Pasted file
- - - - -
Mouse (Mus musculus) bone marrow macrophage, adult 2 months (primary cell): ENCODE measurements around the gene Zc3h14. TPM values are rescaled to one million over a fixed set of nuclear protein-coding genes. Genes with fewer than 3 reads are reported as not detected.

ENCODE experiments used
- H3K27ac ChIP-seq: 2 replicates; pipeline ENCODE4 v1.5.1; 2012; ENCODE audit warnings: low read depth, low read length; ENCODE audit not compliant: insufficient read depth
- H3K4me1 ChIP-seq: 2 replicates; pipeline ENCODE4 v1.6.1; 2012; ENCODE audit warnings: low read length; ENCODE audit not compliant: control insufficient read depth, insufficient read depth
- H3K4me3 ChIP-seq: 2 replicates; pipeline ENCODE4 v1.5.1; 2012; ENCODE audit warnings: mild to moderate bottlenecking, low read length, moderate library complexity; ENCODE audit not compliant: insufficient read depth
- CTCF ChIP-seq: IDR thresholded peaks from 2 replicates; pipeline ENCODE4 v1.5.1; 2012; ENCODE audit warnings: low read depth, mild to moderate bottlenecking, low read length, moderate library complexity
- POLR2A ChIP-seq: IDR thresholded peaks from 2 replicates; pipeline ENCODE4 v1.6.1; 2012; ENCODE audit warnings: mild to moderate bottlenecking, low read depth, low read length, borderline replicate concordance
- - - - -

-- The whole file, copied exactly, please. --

Mouse (Mus musculus) bone marrow macrophage, adult 2 months (primary cell): ENCODE measurements around the gene Zc3h14. TPM values are rescaled to one million over a fixed set of nuclear protein-coding genes. Genes with fewer than 3 reads are reported as not detected.

ENCODE experiments used
- H3K27ac ChIP-seq: 2 replicates; pipeline ENCODE4 v1.5.1; 2012; ENCODE audit warnings: low read depth, low read length; ENCODE audit not compliant: insufficient read depth
- H3K4me1 ChIP-seq: 2 replicates; pipeline ENCODE4 v1.6.1; 2012; ENCODE audit warnings: low read length; ENCODE audit not compliant: control insufficient read depth, insufficient read depth
- H3K4me3 ChIP-seq: 2 replicates; pipeline ENCODE4 v1.5.1; 2012; ENCODE audit warnings: mild to moderate bottlenecking, low read length, moderate library complexity; ENCODE audit not compliant: insufficient read depth
- CTCF ChIP-seq: IDR thresholded peaks from 2 replicates; pipeline ENCODE4 v1.5.1; 2012; ENCODE audit warnings: low read depth, mild to moderate bottlenecking, low read length, moderate library complexity
- POLR2A ChIP-seq: IDR thresholded peaks from 2 replicates; pipeline ENCODE4 v1.6.1; 2012; ENCODE audit warnings: mild to moderate bottlenecking, low read depth, low read length, borderline replicate concordance